Animal rescues are a thing, but what about a food rescue?
There is a saying that “People are not going hungry because there isn’t enough food. People are going hungry because capitalism says that it is better that people starve than food be given away or sold cheaply.”
Some people are giving capitalism the finger and making it possible for food to get to those who really need it. In Colorado Springs the non-profit Colorado Springs Food Rescue was started by a Colorado College graduate. The organization takes food that would normally be thrown away – from grocery stores, restaurants and more – and transports it to the places that need it – like homeless shelters, soup kitchens, food pantries and other non-profits that help the hungry. It seems so simple, but for years food has been going to waste instead of going to people. Over 133 billion pounds of food a year are sent to dumps instead of made into delicious, healthy meals.
Colorado Springs Food Rescue isn’t the only non-profit diverting what would be food waste to places that need it. Food rescues in towns all over the country have programs that include volunteers riding their bikes to transport fresh fruits and vegetables, donations taken to help get food on the shelves in people’s homes, and food grown in community gardens that is free to the public for harvest. A lot of these programs are started by and run by college students.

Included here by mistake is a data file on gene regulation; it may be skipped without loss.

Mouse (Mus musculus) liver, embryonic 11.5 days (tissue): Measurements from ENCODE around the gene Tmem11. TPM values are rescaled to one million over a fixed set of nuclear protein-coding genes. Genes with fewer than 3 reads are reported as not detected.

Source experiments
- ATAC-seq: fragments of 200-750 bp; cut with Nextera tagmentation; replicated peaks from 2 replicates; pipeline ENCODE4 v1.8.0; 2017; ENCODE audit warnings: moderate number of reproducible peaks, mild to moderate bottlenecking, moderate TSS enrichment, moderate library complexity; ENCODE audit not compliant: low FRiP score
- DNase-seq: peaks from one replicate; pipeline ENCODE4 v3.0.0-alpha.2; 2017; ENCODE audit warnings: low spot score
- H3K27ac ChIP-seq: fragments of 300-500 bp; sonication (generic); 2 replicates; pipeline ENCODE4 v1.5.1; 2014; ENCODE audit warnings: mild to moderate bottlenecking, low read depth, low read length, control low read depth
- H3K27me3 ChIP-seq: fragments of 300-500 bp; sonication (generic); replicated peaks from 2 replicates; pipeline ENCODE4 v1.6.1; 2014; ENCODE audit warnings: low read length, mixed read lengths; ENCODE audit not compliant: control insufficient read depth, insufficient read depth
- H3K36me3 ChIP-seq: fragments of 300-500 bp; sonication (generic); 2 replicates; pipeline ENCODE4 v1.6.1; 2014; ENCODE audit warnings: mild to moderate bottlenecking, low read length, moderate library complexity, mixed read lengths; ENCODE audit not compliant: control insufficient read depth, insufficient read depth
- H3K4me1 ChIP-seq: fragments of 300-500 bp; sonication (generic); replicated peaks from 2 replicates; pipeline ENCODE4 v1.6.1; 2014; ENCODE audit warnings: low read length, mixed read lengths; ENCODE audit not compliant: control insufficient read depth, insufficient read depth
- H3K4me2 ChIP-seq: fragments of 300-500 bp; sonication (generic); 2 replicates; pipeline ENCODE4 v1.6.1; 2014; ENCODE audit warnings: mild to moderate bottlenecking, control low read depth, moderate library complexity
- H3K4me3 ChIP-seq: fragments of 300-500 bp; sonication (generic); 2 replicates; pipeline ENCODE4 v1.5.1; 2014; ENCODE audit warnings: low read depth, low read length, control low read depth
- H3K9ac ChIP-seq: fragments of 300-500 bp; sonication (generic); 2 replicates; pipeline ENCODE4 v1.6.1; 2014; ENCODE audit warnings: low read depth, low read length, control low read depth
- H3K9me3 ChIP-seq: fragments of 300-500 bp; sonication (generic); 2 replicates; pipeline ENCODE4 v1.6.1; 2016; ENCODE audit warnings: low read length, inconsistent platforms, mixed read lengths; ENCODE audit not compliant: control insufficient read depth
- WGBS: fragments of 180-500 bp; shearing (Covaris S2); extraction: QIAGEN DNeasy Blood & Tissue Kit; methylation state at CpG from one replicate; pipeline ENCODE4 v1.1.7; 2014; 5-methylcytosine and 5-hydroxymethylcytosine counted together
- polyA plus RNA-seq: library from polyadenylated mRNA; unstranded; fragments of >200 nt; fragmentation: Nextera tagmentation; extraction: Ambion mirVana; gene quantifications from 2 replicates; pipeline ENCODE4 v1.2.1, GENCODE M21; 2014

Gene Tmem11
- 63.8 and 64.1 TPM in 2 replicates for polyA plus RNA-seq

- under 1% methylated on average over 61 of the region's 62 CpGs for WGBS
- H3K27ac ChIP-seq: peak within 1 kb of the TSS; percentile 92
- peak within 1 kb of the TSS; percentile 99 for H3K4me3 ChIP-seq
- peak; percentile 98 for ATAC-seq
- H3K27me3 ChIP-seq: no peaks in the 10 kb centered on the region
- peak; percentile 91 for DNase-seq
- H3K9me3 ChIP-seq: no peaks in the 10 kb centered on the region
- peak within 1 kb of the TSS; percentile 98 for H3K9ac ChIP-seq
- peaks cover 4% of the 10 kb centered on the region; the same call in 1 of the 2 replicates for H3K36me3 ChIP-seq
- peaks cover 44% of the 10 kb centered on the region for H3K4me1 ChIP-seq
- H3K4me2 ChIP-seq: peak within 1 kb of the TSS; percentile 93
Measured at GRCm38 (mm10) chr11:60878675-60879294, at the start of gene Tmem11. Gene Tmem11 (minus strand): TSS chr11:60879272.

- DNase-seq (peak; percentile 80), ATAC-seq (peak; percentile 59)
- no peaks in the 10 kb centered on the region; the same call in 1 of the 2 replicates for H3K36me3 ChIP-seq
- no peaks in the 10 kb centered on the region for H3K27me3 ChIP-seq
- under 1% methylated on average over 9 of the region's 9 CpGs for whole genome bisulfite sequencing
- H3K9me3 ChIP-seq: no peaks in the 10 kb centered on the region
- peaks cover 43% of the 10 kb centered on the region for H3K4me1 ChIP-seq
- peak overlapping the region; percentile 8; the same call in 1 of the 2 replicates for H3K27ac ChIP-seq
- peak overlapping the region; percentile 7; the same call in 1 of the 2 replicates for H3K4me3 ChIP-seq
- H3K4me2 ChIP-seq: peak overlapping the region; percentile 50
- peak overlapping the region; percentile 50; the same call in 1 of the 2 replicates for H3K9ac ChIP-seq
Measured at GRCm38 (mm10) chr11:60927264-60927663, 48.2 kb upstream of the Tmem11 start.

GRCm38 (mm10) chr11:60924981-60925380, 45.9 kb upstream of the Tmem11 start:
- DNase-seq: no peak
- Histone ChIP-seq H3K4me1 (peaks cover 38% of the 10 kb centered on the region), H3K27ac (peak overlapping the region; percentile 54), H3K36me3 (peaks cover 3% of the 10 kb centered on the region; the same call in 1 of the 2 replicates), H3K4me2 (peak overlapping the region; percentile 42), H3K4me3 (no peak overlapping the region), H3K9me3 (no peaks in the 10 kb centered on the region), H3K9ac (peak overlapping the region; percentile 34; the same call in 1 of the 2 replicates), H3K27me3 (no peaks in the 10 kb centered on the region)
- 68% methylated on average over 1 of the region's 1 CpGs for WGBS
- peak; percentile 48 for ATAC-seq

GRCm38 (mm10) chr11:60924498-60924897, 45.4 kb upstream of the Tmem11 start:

Campus Kitchen (@CampusKitchens) is a program that sets up kitchen teams on college campuses that can help stop food waste and get nutritious food to people in need. The program puts college students in charge and trains student leaders in food security issues. According to their own description: The Campus Kitchens Project is a national organization that empowers student volunteers to fight hunger and food waste in their community. On 53 university and high school campuses across the country, students transform unused food from dining halls, grocery stores, restaurants, and farmers’ markets into meals that are delivered to local agencies serving those in need.
The Food Recovery Network and lots of campus food banks are the brain-children of college students who recognized a need and an opportunity. Does your campus or town support a food rescue? Share your experience with @StarterNoise using the hashtag #foodrescue
Updated July 12, 2016: This article erroneously connected The Campus Kitchens Project with the EPA. Article amended to accurately represent The Campus Kitchens Project.